Six-year-old Sebastian Pichardo, commanding a small robot using color codes at the School 27 media room on Thursday, joined millions of school children across the globe to tackle the one-hour of code challenge which exposes young people to computer science.
Pichardo’s tiny robotic vehicle called the “Ozobot” is controlled through several colors which determine the manner in which it travels from its starting point to its destination. The color detecting capability of the vehicle allows the bot to do certain maneuvers when it comes across a color combination on the thick black line which represents the tracks or road.
The first grader was able to use the colors to dictate whether the vehicle moves fast, slow, jumps, cruises, or spins. He also had to ensure his vehicle did not fall into a river that meanders around the thick black line that denotes a road.
Pichardo said he enjoys Ms. Yar’s class. “We get to play with robots,” he said.
Although he may not realize it, he is incorporating concepts from mathematics, science, geography, and pattern recognition, said School 27 technology teacher Megan Yar.
As Pichrdo worked on his driverless vehicle, guiding it with colors, and preventing it from nose diving into the river, other students nearby at the computers worked on coding their own “Star Wars” video game.
The students used a graphical user interface or GUI on Code.org to drag various commands on a split framed webpage to program their games. “They will be able to make their own game that they can share with their classmates,” said Yar.
1st grader Mohammed Khalil, 6, showed how he was able to drag and drop commands on the work-space side of the screen and then hit run. The run button executed the new pieces of code which moved characters like R2-D2 in a series of actions defined by the students.
Khalil was also able to change the character’s environment. He dragged a command that added large rocks on the landscape and then undid the same code to make it disappear. The 1st grader said he intends to share the game he created with his friends.
“A lot of the careers in the future for them will be computer programming,” said Yar, who began the class by asking the 22 students to define algorithm.
“What is the definition of an algorithm?” she asked.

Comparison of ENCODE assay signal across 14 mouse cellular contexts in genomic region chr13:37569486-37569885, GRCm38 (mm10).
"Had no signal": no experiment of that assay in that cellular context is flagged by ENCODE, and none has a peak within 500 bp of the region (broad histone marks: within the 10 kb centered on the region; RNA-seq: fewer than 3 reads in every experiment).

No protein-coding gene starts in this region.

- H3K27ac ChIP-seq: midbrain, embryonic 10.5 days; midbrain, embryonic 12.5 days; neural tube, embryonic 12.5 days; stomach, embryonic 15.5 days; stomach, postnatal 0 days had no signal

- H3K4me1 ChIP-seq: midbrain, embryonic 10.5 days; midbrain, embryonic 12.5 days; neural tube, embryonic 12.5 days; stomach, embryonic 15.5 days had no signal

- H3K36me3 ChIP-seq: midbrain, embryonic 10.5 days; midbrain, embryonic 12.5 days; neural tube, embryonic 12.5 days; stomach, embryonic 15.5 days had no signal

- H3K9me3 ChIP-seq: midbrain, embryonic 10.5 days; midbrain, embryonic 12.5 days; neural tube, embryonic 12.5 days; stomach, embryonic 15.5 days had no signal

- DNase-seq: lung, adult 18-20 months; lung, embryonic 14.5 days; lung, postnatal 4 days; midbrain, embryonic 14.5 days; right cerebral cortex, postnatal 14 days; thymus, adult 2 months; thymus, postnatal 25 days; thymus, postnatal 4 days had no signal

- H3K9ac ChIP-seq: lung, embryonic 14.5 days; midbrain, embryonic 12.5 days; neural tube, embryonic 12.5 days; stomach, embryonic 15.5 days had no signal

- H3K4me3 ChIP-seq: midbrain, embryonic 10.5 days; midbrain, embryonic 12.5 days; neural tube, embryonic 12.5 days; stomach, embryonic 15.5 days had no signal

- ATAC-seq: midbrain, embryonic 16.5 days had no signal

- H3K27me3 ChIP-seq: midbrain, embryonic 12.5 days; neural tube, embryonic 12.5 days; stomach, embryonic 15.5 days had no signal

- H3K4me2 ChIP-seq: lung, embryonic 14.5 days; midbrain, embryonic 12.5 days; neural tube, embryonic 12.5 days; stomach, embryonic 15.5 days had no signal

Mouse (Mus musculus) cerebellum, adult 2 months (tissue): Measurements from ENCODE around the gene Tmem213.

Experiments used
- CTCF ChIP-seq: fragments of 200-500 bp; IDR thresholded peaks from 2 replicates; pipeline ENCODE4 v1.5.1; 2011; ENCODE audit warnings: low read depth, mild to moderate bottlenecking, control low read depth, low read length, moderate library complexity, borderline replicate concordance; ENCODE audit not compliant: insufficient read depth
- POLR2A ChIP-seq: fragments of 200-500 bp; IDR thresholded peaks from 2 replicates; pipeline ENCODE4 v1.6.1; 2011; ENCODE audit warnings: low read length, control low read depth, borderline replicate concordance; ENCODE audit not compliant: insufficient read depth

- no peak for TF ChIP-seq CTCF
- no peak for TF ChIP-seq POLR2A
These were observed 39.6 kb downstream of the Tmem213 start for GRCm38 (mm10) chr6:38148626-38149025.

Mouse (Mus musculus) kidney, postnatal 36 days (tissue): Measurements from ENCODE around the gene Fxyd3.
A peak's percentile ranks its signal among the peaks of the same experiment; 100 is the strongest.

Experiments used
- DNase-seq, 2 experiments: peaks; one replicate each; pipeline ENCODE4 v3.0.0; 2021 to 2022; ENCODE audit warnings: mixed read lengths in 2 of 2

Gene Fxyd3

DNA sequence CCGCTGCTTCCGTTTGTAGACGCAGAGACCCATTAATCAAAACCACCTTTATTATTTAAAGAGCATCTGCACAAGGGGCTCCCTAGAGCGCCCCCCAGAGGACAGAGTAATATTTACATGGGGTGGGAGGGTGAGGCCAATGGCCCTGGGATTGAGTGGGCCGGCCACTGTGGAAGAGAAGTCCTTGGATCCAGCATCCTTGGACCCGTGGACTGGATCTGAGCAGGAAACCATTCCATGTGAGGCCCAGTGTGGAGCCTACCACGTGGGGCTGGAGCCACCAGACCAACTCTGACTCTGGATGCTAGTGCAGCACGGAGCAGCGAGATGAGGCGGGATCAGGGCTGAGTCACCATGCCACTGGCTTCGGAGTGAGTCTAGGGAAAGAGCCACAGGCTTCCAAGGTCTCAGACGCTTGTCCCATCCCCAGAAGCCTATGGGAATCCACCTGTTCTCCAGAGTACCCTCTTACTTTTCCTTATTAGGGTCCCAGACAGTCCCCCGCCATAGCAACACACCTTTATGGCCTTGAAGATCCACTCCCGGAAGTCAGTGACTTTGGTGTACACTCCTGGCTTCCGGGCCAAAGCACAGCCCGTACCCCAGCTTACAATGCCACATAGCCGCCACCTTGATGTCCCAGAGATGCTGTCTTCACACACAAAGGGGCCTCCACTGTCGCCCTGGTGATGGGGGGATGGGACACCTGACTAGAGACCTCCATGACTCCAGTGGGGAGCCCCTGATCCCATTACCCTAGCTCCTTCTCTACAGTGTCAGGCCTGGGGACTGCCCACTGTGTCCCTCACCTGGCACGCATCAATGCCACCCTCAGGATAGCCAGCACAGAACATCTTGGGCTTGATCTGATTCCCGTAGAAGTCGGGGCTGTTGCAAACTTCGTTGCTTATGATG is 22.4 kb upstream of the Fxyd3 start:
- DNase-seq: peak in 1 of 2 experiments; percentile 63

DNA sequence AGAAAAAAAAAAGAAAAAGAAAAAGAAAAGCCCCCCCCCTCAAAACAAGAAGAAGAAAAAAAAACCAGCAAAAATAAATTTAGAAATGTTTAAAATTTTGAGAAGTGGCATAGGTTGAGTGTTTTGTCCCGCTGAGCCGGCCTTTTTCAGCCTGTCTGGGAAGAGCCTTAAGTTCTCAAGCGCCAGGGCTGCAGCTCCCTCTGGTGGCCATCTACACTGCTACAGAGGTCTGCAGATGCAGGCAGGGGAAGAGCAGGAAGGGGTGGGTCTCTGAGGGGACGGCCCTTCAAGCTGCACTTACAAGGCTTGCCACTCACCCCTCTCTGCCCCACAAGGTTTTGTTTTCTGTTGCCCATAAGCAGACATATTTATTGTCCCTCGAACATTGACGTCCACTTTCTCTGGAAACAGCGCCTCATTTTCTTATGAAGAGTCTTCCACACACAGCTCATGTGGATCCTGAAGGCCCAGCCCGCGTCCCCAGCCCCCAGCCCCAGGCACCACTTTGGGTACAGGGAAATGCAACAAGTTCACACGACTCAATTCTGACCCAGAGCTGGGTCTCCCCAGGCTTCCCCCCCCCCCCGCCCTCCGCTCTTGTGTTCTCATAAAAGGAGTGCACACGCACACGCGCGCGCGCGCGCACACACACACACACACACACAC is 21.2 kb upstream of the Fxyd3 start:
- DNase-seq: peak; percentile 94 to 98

Half-dozen hands went up.
“A list of steps,” responded the students in unison.
“I think it’s exciting,” said school principal Frank Puglise. “We’re starting with a really good computer teacher in the school.”
The principal was amazed to see all the swift 1st graders coding video games on the computer. “It’s amazing really the skills they are being taught at such an early age,” he said.
Yar has made it easy for the students to pick up desktop computer at an early age. She said many came to her class with the basics powering a computer, using keyboard, and mouse.
The teacher even added a ring on top of the mice to accommodate the children’s small hands — the mice were too large for the 1st graders’ small hands.
“I did not have an opportunity to study this at elementary school,” said Yar.
The principal said the school is working on putting together an after school club for students interested in computer and programming.
Hour of Code is a global movement spearheaded by non-profit Code.org to encourage students to learn computer science. It reaches “tens of millions of students in 180+ countries,” according to the organization.
Though Khalil and Pichardo enjoyed the hour of code neither expressed a strong interest in computer science.
“I want to be a police officer and a scientist,” said Khalil. Asked whether a computer scientist, he said scientists who mix “things,” a chemist.
Pichardo wants to become a teacher – a computer teacher like Ms. Yar, he said. Whatever they chose to become in life they will have certain skills that will help them excel.
“This is problem solving,” said Yar. “This is critical thinking.”